Daniel Wright's second appearance on "The Biggest Loser" may have been more emotional than the first.
The Willow Spring man (he's just 20) was the heaviest contestant in the show's history, weighing 454 pounds. At that first finale weigh-in, he was down 142 pounds to 312.
When he was eliminated this week, Daniel had lost another 56 pounds on the show, but better, he gained a lot of insight. During the second chances season, he struggled to lose weight, partly he says, because he wasn't sure he deserved a second chance.
"I was struggling internally," he says. "I was dealing with whether I should be there. By week 8 or 9 I figured out I shouldn't think that way."
In particular, Daniel figured out that while he was dealing with the mechanics of weight loss -- diet and exercise -- he hadn't tackled the issues behind his weight gain. Returning to the show helped him face his problem with binge eating.
"I'd known I was struggling before the show and I had sought help. That was the first time I stopped gaining weight," he says. "But when I got on the show I told myself I was doing OK. During the second season, I had to learn to have enough trust to analyze myself."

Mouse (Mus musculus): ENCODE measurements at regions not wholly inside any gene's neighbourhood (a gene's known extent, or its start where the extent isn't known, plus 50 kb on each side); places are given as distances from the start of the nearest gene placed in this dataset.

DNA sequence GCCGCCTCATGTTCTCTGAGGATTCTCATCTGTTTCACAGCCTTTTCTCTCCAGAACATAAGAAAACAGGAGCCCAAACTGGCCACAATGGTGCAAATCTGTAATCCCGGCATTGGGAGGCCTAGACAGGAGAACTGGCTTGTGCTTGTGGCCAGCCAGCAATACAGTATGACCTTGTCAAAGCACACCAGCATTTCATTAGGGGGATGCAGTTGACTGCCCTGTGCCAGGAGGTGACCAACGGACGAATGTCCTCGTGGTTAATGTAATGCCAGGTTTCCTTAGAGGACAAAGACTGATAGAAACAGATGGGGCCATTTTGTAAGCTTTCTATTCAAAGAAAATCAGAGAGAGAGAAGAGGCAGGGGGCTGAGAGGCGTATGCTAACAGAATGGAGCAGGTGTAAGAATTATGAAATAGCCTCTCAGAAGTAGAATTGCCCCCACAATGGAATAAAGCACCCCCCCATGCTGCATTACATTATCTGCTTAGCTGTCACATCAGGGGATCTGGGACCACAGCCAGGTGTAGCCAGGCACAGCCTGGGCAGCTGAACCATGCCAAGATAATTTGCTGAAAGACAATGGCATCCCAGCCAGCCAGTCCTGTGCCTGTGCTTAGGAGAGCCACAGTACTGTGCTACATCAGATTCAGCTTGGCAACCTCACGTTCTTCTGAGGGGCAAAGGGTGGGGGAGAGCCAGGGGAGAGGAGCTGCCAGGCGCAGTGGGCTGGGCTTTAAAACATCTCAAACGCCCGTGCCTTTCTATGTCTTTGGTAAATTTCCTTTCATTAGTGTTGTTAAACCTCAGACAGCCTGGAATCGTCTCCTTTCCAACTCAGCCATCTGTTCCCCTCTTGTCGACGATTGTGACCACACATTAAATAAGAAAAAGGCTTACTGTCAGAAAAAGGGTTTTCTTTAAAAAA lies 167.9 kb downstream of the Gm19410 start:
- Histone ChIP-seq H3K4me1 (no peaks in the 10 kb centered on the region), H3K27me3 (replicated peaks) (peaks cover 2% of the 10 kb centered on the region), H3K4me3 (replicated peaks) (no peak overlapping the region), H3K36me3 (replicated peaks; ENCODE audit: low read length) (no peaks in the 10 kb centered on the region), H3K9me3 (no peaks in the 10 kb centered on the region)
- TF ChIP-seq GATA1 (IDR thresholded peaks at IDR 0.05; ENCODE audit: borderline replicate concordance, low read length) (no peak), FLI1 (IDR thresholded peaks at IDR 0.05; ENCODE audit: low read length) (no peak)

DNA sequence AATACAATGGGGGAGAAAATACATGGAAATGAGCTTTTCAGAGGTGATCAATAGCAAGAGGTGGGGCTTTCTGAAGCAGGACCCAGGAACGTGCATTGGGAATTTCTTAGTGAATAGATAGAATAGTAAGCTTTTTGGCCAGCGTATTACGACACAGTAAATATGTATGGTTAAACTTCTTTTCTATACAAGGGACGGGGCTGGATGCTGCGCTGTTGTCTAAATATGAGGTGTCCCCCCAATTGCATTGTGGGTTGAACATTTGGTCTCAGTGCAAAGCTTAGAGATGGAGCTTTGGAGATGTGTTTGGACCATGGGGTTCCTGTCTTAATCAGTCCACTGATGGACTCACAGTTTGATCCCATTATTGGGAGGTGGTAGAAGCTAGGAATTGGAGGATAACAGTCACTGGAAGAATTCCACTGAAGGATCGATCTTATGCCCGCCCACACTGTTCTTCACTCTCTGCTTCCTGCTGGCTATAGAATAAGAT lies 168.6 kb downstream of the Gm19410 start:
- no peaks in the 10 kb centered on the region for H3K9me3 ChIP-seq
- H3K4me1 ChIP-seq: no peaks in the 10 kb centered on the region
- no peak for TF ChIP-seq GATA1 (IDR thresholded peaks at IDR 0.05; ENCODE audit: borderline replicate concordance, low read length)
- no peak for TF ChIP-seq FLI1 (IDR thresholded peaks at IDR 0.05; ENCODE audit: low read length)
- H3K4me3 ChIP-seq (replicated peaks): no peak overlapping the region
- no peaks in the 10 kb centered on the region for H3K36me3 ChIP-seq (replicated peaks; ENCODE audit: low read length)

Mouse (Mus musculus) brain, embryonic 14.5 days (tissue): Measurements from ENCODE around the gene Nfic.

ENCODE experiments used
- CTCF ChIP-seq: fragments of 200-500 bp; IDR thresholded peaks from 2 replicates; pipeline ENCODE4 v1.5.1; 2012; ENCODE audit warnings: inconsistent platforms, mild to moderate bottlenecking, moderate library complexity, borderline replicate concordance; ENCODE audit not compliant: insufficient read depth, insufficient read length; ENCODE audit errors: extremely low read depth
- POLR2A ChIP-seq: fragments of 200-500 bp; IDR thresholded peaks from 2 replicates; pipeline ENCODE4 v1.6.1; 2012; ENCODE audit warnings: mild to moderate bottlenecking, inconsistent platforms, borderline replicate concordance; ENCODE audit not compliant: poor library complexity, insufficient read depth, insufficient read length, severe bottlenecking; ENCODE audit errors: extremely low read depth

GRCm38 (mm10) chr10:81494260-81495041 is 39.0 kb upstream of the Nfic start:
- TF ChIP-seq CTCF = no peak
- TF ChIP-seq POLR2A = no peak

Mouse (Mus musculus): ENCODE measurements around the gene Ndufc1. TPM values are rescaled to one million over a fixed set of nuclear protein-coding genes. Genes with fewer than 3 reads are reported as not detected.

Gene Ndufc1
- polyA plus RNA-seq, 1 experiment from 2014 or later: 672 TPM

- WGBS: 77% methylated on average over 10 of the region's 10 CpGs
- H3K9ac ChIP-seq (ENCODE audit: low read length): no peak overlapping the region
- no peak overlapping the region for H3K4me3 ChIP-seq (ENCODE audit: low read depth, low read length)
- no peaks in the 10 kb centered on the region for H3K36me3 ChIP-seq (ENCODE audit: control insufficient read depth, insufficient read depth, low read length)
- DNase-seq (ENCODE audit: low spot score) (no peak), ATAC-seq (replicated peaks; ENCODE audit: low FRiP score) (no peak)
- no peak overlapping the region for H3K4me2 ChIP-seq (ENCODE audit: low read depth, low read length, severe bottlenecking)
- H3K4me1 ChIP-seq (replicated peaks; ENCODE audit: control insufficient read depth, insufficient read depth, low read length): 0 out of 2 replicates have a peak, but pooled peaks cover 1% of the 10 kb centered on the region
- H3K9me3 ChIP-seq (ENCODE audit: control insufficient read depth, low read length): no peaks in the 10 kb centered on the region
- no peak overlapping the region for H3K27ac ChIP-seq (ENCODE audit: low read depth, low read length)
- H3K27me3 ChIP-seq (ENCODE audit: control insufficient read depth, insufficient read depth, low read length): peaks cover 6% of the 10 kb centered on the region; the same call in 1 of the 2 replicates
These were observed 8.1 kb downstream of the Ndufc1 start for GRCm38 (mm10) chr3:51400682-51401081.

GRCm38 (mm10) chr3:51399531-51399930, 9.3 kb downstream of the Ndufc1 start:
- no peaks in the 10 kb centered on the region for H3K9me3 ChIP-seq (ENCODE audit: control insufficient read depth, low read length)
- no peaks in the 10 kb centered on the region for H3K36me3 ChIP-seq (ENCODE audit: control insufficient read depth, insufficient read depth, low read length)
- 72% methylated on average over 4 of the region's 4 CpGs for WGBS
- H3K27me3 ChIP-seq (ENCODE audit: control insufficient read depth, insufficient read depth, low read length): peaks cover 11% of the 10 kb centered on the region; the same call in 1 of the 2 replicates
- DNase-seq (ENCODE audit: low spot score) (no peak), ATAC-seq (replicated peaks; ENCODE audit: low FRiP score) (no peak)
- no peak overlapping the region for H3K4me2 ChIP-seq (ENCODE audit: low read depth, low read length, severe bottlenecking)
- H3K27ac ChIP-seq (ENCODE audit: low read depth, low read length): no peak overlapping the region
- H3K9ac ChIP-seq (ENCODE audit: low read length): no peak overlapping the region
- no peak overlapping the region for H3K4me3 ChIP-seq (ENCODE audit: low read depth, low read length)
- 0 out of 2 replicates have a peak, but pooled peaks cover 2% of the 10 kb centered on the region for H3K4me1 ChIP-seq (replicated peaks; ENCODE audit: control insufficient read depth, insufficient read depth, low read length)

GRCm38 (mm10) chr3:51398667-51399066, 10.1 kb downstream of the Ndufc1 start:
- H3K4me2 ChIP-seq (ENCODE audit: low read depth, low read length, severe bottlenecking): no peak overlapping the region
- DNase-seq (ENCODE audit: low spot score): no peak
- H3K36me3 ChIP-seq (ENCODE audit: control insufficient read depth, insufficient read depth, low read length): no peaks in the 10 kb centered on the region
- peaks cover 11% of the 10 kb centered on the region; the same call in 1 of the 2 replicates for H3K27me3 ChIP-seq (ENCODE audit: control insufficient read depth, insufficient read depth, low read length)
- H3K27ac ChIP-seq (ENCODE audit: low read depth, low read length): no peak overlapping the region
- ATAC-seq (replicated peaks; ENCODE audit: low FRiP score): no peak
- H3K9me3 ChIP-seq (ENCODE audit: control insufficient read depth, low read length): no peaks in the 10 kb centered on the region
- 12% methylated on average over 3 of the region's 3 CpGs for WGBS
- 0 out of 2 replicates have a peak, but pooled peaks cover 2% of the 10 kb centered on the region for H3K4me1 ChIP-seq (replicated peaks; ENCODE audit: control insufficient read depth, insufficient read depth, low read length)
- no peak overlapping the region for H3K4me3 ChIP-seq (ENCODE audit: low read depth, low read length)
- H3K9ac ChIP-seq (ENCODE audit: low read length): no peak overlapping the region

Binge eating is just about feeling a lack of control. "It can be a response to anything in life. It's a coping mechanism. I find I have some environmental triggers. I can go to some rooms in my mother's house and feel it." Oddly, energy bars, any food in bar form, he says, are also a trigger.
Because Daniel's so focused on dealing with his personal issues, winning the $100,000 for biggest weight loss percentage off the ranch, isn't a focus. "I realize I'm never going to be a champion of weight loss," he says. "Listen, Erik Chopin was on the show and he lost more than 200 pounds, but he never dealt with his issues and he went back up. I don't want to lose weight now and then lose in life later."
Daniel aims to be a youth pastor and his weight loss journey, he says, has also affected his faith walk. "There are parts of Christianity that tend to have a bit of self-deprecation or a kind of self-loathing.
"We have to know that if God gave his Son for us, we have value and worth. There's love and acceptance there. I learned I can love myself. I love God best when I love myself."
On the physical level, Daniel says he works out about three hours a day, two hours of cardio and an hour of strength training. And recently he ran in Raleigh's City of Oak half marathon.
"We started 16 minutes late," he says, laughing. "And then we got lost. So we ended up running 15 and a half miles. Our watch time was 2:50, but our official time was over 3 hours."
He's working part-time and living life, he says. And he has a girlfriend that he says he might introduce on the Biggest Loser finale. "I'm not sure, I'm keeping it under wraps."
OK, but at that half marathon, one of his running partners was fellow Biggest Loser contestant Rebecca Meyer. Is she the lady in his life?
"I can't say," Daniel says.